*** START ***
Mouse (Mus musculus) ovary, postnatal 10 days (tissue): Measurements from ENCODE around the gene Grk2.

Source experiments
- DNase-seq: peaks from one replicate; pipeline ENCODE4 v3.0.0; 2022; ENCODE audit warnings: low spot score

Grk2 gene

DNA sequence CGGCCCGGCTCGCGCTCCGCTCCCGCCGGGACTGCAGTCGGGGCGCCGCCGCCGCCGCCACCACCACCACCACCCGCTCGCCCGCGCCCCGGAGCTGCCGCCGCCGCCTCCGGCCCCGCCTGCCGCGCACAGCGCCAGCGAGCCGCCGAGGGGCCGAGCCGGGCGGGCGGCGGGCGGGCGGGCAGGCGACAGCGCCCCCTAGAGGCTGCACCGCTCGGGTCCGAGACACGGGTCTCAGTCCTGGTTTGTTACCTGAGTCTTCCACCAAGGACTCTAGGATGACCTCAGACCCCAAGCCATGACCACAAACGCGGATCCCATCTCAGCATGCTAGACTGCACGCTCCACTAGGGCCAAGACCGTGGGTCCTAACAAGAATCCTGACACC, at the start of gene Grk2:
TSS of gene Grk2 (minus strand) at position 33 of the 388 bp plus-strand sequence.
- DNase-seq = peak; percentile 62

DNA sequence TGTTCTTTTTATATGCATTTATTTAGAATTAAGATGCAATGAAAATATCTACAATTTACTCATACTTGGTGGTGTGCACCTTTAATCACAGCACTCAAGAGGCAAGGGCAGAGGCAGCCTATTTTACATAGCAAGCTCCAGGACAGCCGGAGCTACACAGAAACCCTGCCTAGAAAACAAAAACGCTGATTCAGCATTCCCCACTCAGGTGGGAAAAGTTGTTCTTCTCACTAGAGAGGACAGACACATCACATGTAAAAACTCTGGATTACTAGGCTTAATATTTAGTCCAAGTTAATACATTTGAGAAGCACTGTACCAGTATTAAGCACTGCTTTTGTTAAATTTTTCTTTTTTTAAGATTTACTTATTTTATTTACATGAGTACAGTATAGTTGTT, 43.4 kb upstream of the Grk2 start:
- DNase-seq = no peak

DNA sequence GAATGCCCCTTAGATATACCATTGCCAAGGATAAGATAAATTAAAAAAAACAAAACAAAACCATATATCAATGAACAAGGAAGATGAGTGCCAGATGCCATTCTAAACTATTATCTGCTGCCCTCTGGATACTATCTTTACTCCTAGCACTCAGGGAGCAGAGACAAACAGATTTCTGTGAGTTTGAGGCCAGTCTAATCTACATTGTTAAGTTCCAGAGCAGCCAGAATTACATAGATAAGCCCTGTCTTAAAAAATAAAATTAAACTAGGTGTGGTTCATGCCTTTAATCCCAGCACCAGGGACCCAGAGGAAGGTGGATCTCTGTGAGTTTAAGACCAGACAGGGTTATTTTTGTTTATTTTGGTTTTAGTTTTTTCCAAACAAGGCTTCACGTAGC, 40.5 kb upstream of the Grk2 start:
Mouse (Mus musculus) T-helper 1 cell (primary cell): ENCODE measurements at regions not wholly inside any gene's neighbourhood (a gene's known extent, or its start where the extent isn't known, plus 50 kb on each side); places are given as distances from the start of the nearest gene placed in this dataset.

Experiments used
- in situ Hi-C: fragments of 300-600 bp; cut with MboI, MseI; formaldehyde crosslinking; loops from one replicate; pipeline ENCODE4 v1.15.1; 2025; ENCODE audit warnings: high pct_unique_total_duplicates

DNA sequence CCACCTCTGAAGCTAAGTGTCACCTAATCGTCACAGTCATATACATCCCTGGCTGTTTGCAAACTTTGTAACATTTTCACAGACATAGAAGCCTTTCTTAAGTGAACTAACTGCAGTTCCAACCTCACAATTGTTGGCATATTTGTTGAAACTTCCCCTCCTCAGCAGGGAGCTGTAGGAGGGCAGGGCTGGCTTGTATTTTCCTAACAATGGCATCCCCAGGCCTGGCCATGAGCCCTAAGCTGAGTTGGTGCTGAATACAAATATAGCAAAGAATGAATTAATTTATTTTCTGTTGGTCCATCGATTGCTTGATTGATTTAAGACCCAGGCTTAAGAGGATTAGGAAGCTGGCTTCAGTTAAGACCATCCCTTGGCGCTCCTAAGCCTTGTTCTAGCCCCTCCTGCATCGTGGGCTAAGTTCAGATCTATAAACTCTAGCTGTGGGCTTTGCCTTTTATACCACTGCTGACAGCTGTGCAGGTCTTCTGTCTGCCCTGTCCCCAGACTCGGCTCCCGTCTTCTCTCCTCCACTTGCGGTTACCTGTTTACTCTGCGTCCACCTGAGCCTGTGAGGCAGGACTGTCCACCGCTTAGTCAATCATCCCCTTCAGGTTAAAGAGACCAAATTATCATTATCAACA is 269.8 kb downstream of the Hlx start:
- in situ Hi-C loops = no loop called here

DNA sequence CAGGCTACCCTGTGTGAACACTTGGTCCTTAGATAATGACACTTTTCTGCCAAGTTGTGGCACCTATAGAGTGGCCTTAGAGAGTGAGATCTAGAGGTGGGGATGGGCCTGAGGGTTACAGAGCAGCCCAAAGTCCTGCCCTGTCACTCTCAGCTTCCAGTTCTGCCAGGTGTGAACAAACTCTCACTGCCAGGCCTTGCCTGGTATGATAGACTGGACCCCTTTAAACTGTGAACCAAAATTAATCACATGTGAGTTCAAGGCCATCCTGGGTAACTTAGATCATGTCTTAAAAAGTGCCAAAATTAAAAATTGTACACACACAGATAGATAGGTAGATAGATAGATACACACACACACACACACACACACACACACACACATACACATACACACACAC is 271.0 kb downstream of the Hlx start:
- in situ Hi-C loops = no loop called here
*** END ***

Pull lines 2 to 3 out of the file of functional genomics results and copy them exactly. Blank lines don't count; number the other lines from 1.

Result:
Source experiments
- DNase-seq: peaks from one replicate; pipeline ENCODE4 v3.0.0; 2022; ENCODE audit warnings: low spot score